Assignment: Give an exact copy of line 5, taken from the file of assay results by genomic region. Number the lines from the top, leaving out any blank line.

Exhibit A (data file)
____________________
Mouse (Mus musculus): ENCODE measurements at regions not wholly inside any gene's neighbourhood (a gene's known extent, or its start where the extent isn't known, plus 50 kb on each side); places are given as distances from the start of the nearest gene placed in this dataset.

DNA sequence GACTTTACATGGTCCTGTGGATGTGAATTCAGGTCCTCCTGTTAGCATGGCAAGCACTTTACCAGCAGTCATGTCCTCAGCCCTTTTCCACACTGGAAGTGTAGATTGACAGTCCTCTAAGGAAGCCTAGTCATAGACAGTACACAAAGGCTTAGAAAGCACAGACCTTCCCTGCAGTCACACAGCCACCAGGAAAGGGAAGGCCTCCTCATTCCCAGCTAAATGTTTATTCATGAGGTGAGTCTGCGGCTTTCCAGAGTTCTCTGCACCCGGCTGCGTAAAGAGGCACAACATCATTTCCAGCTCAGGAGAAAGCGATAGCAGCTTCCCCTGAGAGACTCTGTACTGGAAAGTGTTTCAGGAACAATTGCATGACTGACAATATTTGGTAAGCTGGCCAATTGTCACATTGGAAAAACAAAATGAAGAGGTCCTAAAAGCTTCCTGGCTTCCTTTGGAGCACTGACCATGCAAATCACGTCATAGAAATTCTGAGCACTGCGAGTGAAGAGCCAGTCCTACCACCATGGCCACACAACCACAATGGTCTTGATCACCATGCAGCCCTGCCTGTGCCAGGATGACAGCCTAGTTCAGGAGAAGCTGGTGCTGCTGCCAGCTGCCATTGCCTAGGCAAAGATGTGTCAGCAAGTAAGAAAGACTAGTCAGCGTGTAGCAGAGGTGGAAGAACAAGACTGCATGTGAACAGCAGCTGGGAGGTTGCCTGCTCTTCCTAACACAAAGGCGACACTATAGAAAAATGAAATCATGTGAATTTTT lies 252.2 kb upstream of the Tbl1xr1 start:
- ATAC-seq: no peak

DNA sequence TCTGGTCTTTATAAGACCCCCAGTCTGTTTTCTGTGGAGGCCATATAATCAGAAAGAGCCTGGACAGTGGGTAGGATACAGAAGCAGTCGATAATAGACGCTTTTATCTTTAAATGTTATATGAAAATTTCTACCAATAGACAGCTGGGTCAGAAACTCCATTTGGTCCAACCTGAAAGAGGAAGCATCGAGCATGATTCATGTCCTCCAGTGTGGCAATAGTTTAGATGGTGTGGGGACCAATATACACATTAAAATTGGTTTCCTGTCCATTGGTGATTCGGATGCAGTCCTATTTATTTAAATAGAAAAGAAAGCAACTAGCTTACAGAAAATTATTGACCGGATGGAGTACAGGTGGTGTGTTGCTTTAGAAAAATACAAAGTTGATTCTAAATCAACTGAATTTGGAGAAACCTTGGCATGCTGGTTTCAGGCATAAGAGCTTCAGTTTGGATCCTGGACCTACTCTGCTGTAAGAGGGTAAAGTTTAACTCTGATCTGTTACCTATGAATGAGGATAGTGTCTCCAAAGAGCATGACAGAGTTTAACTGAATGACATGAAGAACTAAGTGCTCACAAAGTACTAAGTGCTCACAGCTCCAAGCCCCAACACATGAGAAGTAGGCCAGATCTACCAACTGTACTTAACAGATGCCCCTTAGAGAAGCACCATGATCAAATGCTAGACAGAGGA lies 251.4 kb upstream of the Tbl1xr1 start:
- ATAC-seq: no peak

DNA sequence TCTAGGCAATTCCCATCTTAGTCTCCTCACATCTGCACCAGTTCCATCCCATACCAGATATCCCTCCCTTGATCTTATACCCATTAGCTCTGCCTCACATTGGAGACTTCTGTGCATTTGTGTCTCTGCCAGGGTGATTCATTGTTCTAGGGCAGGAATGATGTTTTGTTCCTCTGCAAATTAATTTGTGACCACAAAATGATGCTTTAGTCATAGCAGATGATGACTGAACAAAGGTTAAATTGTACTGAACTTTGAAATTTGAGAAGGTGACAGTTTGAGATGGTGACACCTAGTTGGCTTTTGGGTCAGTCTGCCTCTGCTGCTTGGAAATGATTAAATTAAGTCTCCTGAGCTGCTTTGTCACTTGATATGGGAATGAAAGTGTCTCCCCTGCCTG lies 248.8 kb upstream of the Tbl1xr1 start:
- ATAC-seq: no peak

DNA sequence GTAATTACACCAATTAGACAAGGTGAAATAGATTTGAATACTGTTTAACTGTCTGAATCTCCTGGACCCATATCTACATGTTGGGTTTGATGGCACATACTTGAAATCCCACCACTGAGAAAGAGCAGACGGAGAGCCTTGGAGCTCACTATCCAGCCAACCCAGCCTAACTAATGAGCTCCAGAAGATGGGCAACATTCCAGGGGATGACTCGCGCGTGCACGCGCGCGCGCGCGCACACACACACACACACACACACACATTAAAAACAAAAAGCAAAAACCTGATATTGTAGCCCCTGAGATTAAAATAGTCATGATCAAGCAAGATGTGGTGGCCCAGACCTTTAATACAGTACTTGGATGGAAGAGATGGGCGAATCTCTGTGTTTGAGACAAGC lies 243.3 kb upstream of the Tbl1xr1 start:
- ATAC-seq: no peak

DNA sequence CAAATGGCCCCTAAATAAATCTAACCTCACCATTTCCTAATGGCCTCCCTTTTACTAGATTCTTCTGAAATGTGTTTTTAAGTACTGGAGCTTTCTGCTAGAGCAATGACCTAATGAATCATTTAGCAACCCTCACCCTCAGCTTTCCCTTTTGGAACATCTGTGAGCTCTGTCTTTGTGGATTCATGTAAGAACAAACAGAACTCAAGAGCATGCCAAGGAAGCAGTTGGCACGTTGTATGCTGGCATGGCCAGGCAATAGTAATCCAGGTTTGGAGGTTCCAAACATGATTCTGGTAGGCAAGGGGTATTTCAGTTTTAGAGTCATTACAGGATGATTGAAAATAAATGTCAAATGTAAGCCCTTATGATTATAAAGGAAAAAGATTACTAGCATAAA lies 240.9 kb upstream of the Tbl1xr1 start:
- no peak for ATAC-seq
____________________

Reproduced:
- ATAC-seq: no peak